More than thirty years ago the British Broadcasting Company ran an interesting experiment. They took twelve members of the public and invited them to take part in a studio debate. At lunchtime the twelve plus two presenters went to a local pub. Midway through the meal an incident occurred close to the diners and in full view of everyone concerned. The twelve then returned to the studio, thinking that they’d resume the debate. In fact, the real purpose of their presence was to see how accurate observation and recall could be. The twelve were separated; each person was placed in a separate soundproof room and then asked to write down what had happened in the pub just a few minutes earlier.
After this, all twelve accounts were compared to a videotape of the incident (the pub had been co-opted by the BBC producers to participate in this experiment, and hidden cameras had been installed to capture the action).
Not a single eyewitness account matched the actual videotape evidence despite the incident having occurred only minutes earlier and under perfect conditions.
People whom the videotape showed as looking elsewhere during the incident were sure they’d seen it. People who had seen it failed to recall nearly all salient details. Some thought a single man had initiated the incident; others thought two or three had acted together. Some claimed they’d seen a tall dark haired man; others that they’d seen someone who was short, fat, and bald. Even the incident itself was misremembered. There was no concordance among the twelve about anything. Yet any of these people could have been presented as reliable witnesses in a Court of law and a person’s freedom could have hung on the accuracy of their recollections.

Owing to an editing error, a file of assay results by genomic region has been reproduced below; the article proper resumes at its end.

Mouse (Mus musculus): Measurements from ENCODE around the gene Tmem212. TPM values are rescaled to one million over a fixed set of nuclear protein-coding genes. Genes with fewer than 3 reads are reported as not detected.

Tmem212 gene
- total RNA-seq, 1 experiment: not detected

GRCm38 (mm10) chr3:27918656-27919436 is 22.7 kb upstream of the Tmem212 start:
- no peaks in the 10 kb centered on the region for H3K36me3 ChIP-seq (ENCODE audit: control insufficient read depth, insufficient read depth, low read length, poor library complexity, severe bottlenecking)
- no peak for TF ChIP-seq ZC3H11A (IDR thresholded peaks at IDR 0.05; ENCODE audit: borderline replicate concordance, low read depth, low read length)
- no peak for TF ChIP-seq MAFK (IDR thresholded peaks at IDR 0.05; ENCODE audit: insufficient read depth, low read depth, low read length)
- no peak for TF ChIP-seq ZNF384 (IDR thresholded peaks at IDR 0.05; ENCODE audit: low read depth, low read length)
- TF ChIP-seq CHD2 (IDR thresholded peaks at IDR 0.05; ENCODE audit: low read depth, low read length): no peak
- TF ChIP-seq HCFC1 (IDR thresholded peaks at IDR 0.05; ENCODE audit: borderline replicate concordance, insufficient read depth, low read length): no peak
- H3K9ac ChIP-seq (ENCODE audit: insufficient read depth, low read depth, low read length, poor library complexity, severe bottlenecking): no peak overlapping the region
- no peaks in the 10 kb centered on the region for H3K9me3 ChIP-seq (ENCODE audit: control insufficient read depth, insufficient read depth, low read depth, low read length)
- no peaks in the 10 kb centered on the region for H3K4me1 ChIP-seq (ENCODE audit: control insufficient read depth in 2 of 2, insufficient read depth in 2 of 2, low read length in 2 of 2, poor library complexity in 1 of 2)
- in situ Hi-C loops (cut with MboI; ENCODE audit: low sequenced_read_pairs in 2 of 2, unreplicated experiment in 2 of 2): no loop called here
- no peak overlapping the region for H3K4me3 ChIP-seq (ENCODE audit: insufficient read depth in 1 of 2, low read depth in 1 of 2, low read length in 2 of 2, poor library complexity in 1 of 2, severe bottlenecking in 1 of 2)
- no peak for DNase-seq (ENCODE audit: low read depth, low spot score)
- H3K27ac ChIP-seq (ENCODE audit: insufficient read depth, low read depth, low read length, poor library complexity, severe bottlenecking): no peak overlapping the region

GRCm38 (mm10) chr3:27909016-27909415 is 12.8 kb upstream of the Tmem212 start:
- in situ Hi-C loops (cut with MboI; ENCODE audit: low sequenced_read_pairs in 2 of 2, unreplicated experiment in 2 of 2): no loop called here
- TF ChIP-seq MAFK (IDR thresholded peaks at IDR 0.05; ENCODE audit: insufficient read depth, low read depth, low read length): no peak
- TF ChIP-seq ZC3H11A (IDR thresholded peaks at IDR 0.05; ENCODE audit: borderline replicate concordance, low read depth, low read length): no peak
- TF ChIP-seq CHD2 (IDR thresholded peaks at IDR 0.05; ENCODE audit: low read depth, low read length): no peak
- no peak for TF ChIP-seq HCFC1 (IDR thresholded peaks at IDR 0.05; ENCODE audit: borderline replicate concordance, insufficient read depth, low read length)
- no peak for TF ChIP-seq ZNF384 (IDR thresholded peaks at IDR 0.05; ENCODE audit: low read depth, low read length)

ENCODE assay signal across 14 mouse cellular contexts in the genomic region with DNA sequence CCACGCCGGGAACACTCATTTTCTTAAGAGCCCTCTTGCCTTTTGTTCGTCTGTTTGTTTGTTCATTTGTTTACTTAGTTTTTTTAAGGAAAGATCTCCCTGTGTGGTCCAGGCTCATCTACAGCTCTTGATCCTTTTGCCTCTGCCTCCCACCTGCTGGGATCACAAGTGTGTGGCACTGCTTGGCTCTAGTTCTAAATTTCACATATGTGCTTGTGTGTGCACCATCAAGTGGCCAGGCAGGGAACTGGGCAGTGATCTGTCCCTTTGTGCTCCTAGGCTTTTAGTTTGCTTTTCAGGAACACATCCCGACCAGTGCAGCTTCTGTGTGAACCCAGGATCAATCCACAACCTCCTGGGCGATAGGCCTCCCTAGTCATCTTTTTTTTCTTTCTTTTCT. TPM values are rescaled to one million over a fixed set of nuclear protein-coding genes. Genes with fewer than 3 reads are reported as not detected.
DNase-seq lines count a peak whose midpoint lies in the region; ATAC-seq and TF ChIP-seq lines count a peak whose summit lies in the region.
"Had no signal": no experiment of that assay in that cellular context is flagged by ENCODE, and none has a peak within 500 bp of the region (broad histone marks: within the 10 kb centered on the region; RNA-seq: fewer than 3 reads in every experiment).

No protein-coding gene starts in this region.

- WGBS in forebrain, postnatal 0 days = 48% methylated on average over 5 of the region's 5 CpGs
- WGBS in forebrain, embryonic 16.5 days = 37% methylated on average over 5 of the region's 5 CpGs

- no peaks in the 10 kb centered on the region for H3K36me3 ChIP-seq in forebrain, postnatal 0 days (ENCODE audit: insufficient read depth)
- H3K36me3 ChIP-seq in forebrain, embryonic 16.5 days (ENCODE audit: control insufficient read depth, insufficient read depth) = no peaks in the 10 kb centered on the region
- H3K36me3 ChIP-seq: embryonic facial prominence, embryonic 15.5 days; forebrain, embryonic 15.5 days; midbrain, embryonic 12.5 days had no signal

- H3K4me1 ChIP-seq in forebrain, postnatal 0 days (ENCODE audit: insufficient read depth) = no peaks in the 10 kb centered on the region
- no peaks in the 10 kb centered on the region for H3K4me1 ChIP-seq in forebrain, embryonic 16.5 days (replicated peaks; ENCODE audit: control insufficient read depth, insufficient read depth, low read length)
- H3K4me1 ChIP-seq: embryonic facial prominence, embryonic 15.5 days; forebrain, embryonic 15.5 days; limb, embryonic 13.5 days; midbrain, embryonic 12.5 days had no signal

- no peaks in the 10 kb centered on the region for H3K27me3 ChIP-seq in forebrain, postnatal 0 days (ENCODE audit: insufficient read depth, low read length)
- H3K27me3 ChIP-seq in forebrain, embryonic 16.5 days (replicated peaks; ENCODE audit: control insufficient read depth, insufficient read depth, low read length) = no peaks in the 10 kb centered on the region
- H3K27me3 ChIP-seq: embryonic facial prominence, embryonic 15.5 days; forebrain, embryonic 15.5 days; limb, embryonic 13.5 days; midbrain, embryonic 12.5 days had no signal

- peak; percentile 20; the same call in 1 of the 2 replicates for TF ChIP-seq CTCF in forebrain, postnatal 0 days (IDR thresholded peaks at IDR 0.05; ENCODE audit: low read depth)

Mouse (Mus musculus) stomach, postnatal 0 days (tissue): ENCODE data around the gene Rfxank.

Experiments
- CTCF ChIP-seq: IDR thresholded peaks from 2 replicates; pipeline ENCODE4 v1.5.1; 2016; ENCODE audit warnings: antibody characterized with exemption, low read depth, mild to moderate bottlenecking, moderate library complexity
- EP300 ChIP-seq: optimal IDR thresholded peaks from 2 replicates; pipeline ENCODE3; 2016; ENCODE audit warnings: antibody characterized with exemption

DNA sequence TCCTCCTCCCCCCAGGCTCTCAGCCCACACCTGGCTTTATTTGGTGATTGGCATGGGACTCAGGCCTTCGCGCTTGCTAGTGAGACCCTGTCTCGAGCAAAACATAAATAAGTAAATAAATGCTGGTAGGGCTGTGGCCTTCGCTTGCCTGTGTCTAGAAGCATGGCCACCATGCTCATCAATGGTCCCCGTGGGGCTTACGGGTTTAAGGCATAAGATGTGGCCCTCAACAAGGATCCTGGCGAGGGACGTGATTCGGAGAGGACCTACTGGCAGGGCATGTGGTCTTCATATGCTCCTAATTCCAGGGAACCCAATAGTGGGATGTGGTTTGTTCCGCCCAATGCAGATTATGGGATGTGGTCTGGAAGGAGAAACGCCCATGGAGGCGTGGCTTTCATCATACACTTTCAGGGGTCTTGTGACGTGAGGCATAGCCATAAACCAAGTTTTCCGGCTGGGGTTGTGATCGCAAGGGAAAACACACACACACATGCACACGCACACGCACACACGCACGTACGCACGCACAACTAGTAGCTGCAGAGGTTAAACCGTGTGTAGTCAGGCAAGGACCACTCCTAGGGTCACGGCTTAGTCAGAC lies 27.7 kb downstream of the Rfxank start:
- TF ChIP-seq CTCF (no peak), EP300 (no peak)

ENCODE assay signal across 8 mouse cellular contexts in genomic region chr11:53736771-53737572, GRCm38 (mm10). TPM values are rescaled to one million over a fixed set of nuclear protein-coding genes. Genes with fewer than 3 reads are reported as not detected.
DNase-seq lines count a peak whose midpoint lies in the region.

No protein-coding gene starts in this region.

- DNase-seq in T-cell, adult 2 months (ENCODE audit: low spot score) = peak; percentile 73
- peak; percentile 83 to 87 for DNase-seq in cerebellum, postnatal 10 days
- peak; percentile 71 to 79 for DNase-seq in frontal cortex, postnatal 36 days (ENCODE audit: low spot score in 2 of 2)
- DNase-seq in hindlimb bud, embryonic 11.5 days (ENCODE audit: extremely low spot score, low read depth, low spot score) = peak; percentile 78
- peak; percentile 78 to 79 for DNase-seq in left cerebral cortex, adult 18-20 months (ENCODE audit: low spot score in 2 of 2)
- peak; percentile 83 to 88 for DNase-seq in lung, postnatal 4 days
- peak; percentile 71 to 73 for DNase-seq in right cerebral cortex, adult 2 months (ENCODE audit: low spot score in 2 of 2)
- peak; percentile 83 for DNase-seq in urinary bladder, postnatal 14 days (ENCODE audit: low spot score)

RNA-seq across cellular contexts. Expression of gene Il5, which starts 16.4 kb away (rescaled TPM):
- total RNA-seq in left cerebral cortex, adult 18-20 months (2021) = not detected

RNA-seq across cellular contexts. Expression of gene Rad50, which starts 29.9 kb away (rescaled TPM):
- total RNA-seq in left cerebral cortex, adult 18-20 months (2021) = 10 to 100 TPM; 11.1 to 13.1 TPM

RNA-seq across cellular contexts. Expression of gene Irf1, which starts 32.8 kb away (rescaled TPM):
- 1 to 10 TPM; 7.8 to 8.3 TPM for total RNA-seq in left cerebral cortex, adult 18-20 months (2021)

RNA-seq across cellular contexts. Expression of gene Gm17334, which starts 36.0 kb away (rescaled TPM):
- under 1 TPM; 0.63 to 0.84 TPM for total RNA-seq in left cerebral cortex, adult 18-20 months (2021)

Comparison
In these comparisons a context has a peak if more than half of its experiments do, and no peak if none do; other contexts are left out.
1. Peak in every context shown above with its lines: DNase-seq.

Numerous subsequent studies have shown that trained personnel such as police officers and intelligence operatives perform no better than the average person when it comes to accuracy of recall. Yet Courts automatically grant them great credence.
Worse yet, it’s easy for others to manipulate our memories. In another experiment, people were shown a series of pictures. The first was of a table with a plate and a knife. The second was of an elephant. The third picture was of a fork. The fourth picture was of an office building. The fifth picture was of a wine glass. The final picture was of a flock of birds. When asked what the first picture contained, a majority of subjects reported seeing a plate, a knife, a fork, and a wine glass.
While this particular experiment was harmless, real-world harm is not difficult to manufacture. Trump’s blustering claim that he saw Moslems dancing as the first plane hit the World Trade Center is a classic example of manufacturing a recollection; countless Trump supporters now believe they saw the same (impossible) thing occur too and this reinforces their fears and prejudices and makes them even more bigoted and vicious than they were before.
We remember what we expect to remember, not what we actually saw or heard.
But still Hollywood churns out product that reinforces our belief that memory is reliable and accurate. And still we continue to believe this is true.
As for all those claims about recovered memories, to the best of my knowledge all investigations have shown such claims to be false. Urban myths are popular and spread like weeds, but that doesn’t mean anything other than the fact we prefer simplistic ideas to complex reality and we’re abysmal at requiring adequate levels of proof before we believe in something.
Doubting our memories is not easy. It’s uncomfortable to accept that our memories are unreliable because it’s our memories that help provide us with our sense of self. Our memories enable us to justify our actions and reassure us that we’re still who we were all those years ago.
Unfortunately our memories are unreliable witnesses and until we accept this fact we’ll continue to act on very insecure foundations.
We should all strive to do better than a Trump.